Chipotle Mexican Grill (NYSE: CMG) has had an amazing year. It's reporting record revenue and its stock has climbed almost 80% year to date, hovering near all-time highs.
But if you open the lens for a wider look, the picture isn't as rosy. If you bought the stock on Oct. 1, 2015, just weeks before the company's first major public E. coli event and the subsequent norovirus outbreak months later, your investment would only be up by single digits.
Part of the reason is that store-level metrics are still not where they were four years ago. Let's dive into this burrito maker's recovery and see how far it has to go to reach its performance before E. coli.
Achieving record revenue growth
The company's top line has largely recovered since its first major public E. coli event. Sales figures for the last two quarters have been the two highest in the company's history. Both the comparable same-store growth and revenue growth last quarter landed in double-digit territory:
But the most recent quarter's $1.4 billion in sales was a tepid 15% higher than in the same quarter four years ago. An additional 615 restaurants have helped grow the top line, but have watered down the restaurant-level economics.
Average restaurant sales are slowly recovering
Chipotle defines average restaurant sales as "the average trailing 12-month sales for restaurants in operation for at least 12 full calendar months." This gives investors a clear picture of the value of burritos sold at the average store without having to adjust for seasonal impacts.
This metric has improved steadily but is still 15% below the peak reached in the third quarter of 2015. Surpassing that rate would take almost two more years, assuming Chipotle could maintain its recent 11% same-store-sales growth rate. But that's not taking into account a number of headwinds that might make this more difficult.
With 2,505 restaurants located throughout the U.S., Chipotle has stores in most metropolitan areas already. When adding stores, the new restaurants could draw customers who normally visit nearby locations, which doesn't contribute to overall growth. The company will need to focus on states where it doesn't already have a strong presence, such as Mississippi, Vermont, and Wyoming, that each only had one store at the end of 2018, or one of the other 16 states where there's just one restaurant per 250,000+ people.
Unfortunately, success in these locations is not guaranteed, and the company may have to work harder (i.e. spend more money on advertising) to achieve good store traffic. Certainly, store expansion is something for investors to keep an eye on.
Lastly, management is starting to put roots in areas where it hasn't in the past. Its recent annual report described potential expansion into locations such as "smaller or more economically mixed communities, highway sites, outlet centers, and ... airports, food courts, or on military sites." Even though some of these spots may be great, the company doesn't have much experience operating in these new communities. And these stores will likely have smaller footprints and have lower traffic, which drags down the overall average per store.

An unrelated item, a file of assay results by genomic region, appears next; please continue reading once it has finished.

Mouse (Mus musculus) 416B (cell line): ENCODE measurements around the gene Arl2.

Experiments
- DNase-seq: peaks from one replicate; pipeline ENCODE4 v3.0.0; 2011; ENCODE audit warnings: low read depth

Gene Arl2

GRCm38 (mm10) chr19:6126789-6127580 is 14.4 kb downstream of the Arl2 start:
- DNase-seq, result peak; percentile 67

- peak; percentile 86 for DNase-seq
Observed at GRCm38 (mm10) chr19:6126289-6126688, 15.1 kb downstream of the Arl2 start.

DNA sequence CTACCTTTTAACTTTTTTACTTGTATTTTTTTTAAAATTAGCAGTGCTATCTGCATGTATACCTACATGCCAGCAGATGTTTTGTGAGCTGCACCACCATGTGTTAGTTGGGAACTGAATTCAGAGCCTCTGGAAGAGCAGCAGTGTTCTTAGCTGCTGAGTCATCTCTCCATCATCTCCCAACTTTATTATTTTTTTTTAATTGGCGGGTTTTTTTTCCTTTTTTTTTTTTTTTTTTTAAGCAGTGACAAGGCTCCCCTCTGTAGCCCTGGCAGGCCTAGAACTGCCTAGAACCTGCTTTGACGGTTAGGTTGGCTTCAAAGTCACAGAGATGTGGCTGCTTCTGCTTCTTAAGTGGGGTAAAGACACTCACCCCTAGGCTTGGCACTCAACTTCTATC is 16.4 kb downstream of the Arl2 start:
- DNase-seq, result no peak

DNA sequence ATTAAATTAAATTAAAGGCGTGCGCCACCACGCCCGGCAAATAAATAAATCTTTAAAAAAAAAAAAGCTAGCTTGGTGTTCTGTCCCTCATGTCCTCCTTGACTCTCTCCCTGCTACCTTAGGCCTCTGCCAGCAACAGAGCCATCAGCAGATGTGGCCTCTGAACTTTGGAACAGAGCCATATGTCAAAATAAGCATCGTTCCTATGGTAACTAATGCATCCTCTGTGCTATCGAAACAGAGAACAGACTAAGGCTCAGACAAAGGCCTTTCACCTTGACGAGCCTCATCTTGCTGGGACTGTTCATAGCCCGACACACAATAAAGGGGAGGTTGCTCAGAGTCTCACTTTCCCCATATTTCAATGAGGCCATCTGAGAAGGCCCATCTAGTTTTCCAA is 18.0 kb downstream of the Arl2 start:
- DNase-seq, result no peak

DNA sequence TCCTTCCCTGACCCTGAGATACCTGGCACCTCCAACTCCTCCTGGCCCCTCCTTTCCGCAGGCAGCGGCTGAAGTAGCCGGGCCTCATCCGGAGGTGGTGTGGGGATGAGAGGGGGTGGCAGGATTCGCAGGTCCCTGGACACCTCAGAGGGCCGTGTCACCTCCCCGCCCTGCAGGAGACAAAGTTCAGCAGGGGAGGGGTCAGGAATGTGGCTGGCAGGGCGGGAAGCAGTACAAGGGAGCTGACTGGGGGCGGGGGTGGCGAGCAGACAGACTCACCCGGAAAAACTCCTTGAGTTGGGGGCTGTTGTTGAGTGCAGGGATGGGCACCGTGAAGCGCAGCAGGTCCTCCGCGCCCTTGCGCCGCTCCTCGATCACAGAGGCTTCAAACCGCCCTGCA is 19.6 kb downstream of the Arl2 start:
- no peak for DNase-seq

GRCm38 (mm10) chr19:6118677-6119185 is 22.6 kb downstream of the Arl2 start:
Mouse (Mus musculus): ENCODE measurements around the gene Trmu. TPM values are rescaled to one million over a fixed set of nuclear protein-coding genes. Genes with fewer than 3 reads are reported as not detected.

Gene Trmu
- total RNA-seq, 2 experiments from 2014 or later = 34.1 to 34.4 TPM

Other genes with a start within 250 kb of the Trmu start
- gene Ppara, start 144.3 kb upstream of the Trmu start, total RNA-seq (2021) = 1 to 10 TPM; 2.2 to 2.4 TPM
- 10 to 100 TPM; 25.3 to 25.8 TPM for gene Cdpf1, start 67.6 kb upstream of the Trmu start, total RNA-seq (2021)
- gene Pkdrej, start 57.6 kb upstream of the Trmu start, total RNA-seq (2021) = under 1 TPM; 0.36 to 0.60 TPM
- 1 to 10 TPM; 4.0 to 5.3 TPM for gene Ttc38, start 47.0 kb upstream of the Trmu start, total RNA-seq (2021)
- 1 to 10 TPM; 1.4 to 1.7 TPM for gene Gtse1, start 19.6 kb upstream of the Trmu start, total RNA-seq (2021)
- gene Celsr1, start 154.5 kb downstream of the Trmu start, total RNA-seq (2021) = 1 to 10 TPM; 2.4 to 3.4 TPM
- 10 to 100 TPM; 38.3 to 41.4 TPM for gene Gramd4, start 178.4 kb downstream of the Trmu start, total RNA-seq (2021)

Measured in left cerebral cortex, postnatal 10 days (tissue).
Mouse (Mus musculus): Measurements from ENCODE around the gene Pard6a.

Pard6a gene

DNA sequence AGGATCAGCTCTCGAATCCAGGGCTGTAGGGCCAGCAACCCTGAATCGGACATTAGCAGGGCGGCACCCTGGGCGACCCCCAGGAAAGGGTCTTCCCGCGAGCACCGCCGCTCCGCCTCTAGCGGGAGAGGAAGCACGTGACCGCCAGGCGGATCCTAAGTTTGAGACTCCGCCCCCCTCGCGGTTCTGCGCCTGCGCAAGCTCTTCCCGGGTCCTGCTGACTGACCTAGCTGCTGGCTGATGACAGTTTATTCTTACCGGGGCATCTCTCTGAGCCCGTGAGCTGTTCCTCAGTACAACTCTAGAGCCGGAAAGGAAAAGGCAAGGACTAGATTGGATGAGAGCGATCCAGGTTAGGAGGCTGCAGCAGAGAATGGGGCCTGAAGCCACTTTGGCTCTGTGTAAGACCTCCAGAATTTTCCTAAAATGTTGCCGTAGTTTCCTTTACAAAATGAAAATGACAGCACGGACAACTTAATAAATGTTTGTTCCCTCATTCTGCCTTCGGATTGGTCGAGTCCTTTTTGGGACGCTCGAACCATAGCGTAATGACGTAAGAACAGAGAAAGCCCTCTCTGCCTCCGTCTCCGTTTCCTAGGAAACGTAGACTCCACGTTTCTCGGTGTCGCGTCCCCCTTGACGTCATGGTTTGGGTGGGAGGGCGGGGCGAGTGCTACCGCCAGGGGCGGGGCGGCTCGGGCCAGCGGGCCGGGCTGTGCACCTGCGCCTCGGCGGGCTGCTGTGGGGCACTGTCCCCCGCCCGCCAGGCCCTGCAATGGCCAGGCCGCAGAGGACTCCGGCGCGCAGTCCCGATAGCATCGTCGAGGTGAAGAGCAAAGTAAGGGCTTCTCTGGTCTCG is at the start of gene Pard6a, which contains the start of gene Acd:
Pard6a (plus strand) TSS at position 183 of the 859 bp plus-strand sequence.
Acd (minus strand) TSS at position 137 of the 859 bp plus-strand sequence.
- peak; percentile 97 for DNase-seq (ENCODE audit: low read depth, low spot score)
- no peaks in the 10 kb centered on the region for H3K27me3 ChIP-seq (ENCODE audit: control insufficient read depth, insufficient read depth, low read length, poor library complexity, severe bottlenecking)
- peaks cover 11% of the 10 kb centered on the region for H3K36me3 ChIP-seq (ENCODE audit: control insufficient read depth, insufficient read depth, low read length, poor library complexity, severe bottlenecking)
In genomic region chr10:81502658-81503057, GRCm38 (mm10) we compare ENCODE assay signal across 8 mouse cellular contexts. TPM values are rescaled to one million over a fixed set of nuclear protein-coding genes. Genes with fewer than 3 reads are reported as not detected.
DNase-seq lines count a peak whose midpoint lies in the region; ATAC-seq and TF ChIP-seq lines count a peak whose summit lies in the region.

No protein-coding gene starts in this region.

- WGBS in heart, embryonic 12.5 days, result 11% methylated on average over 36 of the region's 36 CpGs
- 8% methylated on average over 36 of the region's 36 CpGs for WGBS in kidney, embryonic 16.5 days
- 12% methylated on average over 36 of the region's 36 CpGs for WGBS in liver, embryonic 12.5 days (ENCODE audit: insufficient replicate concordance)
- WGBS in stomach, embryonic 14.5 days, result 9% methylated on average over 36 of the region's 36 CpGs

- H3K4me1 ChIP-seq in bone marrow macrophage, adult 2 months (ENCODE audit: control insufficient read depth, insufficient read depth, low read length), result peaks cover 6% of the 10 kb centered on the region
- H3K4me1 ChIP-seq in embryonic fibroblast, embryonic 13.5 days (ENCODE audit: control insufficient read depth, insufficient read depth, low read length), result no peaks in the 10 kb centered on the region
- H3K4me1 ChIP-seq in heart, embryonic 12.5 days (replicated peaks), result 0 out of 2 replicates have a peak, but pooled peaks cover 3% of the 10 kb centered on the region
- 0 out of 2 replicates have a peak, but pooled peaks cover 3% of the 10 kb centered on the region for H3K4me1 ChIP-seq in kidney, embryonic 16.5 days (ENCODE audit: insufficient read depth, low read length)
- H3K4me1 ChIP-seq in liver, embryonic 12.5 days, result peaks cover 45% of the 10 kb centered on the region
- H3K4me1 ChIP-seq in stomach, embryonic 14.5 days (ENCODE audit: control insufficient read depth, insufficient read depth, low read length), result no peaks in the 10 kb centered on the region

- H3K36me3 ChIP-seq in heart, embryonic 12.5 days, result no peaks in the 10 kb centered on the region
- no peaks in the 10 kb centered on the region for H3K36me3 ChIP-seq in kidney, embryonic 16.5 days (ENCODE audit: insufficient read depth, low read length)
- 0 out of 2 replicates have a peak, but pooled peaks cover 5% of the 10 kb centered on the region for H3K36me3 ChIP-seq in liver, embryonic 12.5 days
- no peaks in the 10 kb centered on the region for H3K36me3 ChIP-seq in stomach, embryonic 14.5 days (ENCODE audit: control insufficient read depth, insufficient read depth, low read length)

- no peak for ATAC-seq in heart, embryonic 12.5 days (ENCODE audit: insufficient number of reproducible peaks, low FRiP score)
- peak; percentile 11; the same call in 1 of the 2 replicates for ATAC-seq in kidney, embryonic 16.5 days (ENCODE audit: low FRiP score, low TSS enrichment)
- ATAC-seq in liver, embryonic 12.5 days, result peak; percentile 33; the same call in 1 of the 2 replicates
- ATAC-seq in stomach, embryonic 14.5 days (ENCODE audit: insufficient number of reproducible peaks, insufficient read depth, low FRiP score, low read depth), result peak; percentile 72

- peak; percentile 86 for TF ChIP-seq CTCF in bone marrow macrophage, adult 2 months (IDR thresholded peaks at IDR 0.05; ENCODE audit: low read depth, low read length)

As average-store sales have degraded, they've taken store-level margins with them.
Store-level margins will benefit from higher traffic
Running a brick-and-mortar retail or restaurant business location comes with a considerable amount of fixed costs, such as staffing and occupancy costs. Employees must be present whether or not customers come in. Rent and utility bills arrive monthly, regardless of traffic. A high number of paying customers helps offset these costs and makes a location's margin better.
In 2015, Chipotle's restaurant margin was the envy of the "fast-casual" industry. This metric is the percentage of revenue left over after store-based costs are removed from the top line. Store operating costs in Q3 of 2015 were 72% of revenue, leaving store margin at 28%. With reduced average store revenue, it's been difficult for management to get its margin back to the enviable range. Costs have been slowly coming back into line, but are still 7 percentage points away from the mark before E. coli.
There are some headwinds from food costs (specifically avocados and carne asada) and labor inflation, but on the last earnings call, chief financial officer Jack Hartung indicated that recovering historical margins is possible:
As you move from $2.1 million to $2.2 million to $2.3 million up to, if we get back to our peak volumes of $2.5 million, we're still confident that we'll be right in that same kind of margin range of like a 25%. So we think the flow-through so far is pretty much right on track.
These metrics aren't yet what investors are hoping for, but the momentum behind the move to digital ordering will help.
Online ordering is fueling the recovery
Digital ordering is helping the company improve both revenue and margin. Average checks through its online app are higher than from in-store transactions, and are growing faster. Because online orders can be built up to 40% more efficiently with a second make line, the margin from customers who don't wait in line is also better.
The total transaction value through the store's app grew 88% last quarter to a record 18.3% of revenue, and CEO Brian Niccol doesn't yet see a ceiling on how high this penetration can go.
It's been less than a year with Niccol at the helm, and the company has made significant progress in getting customers back to buy burritos. Chipotle is putting the E. coli events behind it, and shareholders should keep an eye on its store-level metrics to judge its progress.
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